On 14 April 2014, the Parliament of Malta voted in favour of the Civil Union Act which recognises same-sex couples and permits them to adopt children. On the same day the Maltese parliament also voted in favour of a constitutional amendment to ban discrimination based on sexual orientation and gender identity.

On 4 June 2014, the Slovak parliament overwhelmingly approved a constitutional amendment to ban same-sex marriage, with 102 deputies for and 18 deputies against the legislation.[12]

On 18 June 2014, the Parliament of Luxembourg approved a bill to legalise same-sex marriage and adoption.[23] The law was published in the official gazette on 17 July and took effect 1 January 2015.[24][25][26]

On 15 July 2014, Croatian Parliament passed the Life Partnership Act giving same-sex couples all rights that married couples have, except for adoption.[27] However, the Act allows a parent's life partner to become the child's partner-guardian. Partner-guardianship as an institution is equal to step-child adoption in rights and responsibilities, but it does not give parental status to the parent's life partner. Criteria for partner-guardianship and step-parent adoption for opposite-sex couples are the same. Also, regardless of partner-guardianship, a parent's life partner may attain partial parental responsibility over the child either via court or consensus among the parents and life partner, even full in some cases when the court decides that it is in the child's best interest.

In September 2014, a law went into effect in Denmark effectively dropping the former practice of requiring transgender persons to undergo arduous psychiatric evaluation and castration before being allowed legal gender change. By requiring nothing more than a statement of gender identity and subsequent confirmation of the request for gender change after a waiting period of 6 months, this means that anyone wishing their legal gender marker changed can do so with no expert-evaluation and few other formal restrictions.[28] Meanwhile, Norwegian Health Minister Bent Høie has made promises that a similar law for Norway will be drafted soon.[29]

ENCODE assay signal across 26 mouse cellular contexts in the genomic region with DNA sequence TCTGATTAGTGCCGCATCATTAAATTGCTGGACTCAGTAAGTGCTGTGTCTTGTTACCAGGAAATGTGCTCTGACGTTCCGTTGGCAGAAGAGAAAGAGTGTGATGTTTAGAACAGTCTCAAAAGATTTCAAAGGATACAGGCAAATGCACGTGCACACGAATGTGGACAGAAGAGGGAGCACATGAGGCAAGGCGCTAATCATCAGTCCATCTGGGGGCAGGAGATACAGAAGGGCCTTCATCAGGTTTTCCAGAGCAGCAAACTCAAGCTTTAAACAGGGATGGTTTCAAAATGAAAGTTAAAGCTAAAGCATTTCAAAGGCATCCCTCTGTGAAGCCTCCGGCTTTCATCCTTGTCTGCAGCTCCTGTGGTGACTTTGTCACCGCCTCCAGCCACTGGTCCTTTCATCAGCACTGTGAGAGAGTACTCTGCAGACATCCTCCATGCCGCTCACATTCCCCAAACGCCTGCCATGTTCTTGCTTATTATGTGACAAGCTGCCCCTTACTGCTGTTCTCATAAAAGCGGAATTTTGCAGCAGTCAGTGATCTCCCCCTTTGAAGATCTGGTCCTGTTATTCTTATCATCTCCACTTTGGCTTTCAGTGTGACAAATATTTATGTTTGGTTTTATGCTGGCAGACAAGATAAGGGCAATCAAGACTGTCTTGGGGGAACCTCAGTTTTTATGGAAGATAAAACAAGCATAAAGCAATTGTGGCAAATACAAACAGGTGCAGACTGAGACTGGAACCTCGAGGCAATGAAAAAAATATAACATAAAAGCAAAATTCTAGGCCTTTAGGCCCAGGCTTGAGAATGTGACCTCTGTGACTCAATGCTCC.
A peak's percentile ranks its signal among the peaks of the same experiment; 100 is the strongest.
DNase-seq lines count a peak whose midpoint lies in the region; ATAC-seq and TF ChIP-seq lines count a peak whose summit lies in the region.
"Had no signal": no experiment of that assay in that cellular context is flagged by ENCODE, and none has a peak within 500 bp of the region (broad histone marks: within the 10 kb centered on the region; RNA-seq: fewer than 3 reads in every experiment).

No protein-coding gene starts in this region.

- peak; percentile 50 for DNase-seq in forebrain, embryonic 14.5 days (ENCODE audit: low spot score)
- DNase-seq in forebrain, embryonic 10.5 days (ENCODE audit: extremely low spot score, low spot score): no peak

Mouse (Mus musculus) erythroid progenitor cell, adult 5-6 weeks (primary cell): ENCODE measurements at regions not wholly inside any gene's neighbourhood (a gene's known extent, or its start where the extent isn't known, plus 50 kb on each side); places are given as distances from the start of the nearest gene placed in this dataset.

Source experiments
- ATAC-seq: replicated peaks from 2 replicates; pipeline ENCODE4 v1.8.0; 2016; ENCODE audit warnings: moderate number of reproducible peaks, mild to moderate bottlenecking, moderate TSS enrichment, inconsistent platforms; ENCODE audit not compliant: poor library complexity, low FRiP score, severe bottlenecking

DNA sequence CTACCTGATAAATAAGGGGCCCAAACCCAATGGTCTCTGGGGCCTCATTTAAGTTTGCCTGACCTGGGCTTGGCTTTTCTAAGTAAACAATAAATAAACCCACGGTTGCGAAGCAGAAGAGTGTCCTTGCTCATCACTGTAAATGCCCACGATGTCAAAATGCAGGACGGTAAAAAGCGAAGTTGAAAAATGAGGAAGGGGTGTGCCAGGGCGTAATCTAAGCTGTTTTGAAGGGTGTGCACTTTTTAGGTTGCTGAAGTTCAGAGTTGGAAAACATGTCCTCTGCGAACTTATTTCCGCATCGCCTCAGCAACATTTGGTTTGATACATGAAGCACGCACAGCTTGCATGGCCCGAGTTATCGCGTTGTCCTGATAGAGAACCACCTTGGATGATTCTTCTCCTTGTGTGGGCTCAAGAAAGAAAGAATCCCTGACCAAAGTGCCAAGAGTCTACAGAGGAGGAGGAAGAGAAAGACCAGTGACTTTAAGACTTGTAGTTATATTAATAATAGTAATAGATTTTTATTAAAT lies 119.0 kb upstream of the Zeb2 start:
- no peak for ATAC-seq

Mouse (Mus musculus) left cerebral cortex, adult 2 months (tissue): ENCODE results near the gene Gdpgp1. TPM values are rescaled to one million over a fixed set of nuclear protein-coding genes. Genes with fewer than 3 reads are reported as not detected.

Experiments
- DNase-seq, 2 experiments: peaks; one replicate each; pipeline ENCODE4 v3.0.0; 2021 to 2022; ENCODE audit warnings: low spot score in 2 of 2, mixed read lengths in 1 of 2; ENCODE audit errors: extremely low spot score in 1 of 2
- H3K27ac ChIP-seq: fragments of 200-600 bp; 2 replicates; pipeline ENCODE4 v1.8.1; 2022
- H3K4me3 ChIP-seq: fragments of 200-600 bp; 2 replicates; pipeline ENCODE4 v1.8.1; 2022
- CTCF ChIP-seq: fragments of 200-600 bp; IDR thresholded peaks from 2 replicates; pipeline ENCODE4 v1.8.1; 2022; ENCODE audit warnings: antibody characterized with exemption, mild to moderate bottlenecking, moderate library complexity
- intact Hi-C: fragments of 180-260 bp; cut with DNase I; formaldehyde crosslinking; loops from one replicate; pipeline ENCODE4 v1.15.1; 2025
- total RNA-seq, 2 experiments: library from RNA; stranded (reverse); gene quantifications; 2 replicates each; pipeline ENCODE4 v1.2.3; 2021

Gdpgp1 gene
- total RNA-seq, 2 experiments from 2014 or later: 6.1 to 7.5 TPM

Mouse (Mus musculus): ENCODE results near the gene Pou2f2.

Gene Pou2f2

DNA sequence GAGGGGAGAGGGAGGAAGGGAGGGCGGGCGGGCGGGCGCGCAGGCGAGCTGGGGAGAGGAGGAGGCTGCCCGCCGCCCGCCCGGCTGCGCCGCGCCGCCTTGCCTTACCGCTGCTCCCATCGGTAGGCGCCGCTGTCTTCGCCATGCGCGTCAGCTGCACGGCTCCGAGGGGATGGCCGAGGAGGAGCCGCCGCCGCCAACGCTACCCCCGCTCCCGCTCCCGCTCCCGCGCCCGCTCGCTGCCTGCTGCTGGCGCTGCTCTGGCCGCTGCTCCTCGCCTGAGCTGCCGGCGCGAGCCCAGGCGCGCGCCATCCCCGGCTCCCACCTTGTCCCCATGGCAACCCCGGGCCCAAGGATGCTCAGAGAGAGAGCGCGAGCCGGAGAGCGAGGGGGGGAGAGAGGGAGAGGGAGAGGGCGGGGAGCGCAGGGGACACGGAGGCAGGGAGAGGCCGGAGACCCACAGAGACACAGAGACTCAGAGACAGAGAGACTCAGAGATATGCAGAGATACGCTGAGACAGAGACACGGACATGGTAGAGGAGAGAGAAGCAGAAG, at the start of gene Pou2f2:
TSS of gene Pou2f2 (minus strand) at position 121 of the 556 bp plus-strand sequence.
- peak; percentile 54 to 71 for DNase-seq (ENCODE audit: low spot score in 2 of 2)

On 9 October 2014, the parliament of Estonia passed the Cohabitation bill by a 40-38 vote.[30] It was signed by President Toomas Hendrik Ilves that same day and took effect on 1 January 2016.[31]

On 27 November 2014 the Parliament of Andorra passed a Civil Union bill, legalising also joint adoption for same-sex partners. On 24 December 2014, the bill was published in the official journal, following promulgation by co-prince François Hollande as signature of one of the two co-princes was needed. It took effect on 25 December 2014.[32]

On 12 December 2014 the Parliament of Finland passed a same-sex marriage bill by a 101-90 vote.[33] The law was signed by President Sauli Niinistö on 20 February 2015. In order that the provisions of the framework law would be fully implementable further legislation has to be passed. The provisional date of the law going into effect is 1 March 2017.[34]

On 21 January 2015, the Parliament of Macedonia overwhelmingly approved Amendment XXXIII to the Constitution of Macedonia, banning same-sex marriage, with 72 MPs voting for and 4 MPs voting against.[35]

On 7 February 2015, Slovaks voted in a referendum to ban same-sex marriage and same-sex parental adoption.[36] The result of the referendum was for the proposals, with 95% and 92% votes for, respectively.[37] However, the referendum was deemed invalid because of a low turnout.[38]